Sorry the Friday blog is late this week, but I wanted to share about the game night I had Friday evening. My “Writing & Editing for Gaming” course is nearly in its final month, which is exciting and scary. My students are working hard on their final projects along with their weekly assignments. As I mentioned earlier, some of my students had minimal or no experience with roleplaying games before taking this course, so I offered to run a D&D 5e one shot for them. That first class RPG night went so well, another group of my students asked me to please have a second game class RPG night.
So, last night, I ran a second group of my students through the same adventure I did for the first group, Part I of the Lost Mines of Phandelver from the D&D Starter Set. I followed a similar format of introducing the students to roleplaying, D&D, Theater of t(he mind, and mentoring them about roleplaying (you can read more details in the first experience post). For those interested, this party consisted of a highly dramatic human tempest cleric who sought bounty on the seas and land, an elven noble who studied the arcane more as a hobby than a profession (which led to his untimely end), a human warrior seeking glory in battle after his years of service as a soldier, a halfing rogue torn between his desire for riches and his moral compass, and a half-elf bard forced to mother this ragtag group of misfits when all she wanted to do was perfect her performance. This second adventure was full of drama, over-the-top combat, and some off-the-wall comedy. The night ended late, but everyone had a great time and continued talking about the adventure long after we had finished cleaning up the room. There was talk among my students of doing more roleplaying together which I found very encouraging. So glad they enjoyed the evening, and the new player finding a new hobby he enjoys.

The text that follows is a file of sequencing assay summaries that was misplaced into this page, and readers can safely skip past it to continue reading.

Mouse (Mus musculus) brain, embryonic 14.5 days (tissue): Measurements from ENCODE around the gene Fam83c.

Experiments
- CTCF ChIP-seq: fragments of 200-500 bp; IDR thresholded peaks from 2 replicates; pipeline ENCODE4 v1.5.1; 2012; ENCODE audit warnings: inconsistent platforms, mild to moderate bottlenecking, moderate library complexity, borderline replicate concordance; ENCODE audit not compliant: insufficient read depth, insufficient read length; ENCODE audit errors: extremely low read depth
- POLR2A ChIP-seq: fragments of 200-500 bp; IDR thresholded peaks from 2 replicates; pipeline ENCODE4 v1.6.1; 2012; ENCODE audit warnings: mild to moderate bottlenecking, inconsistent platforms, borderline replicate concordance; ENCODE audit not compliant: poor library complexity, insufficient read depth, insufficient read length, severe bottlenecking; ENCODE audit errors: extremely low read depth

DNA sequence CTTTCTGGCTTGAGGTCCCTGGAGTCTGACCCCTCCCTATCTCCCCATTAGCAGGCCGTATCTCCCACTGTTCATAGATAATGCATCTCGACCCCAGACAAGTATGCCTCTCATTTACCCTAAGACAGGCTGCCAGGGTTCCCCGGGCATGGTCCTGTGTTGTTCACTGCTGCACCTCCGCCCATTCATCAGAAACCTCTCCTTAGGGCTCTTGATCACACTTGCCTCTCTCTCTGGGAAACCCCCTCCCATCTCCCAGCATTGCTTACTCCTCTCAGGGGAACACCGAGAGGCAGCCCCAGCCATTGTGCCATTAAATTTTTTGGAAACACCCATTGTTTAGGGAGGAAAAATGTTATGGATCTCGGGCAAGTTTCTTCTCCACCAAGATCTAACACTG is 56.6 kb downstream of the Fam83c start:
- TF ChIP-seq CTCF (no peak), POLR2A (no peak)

The first class RPG game night taught me how much I enjoy running new and young gamers. They bring such a unique energy and inquisitiveness as they experience this hobby for the first time or explore it further than they have before. This second game night, running the same adventure as the first, emphasized how different each gamer and gaming group is. The same storyteller running the same story can have dramatically different experiences and results based on the players. For those of you that run convention games or run the same module for multiple gaming groups have likely experienced this before, but for me this was a new and enlightening experience. Even this old school gamer can learn new things, and these two game nights have definitely made me a better storyteller and game master.
This class gets better by the week as the students open up more and as I grow in my understanding of how best to teach this newly designed course. Because of the feedback already received from the students, the Professional Writing department’s leadership have asked me to consider repeating this course in the future and perhaps making it an ongoing course in the major. I look forward to seeing where these talented and passionate students go as writers and editors, whether they work in the game industry or not. They have touched my life, and I hope I have made a small impact on their creative futures.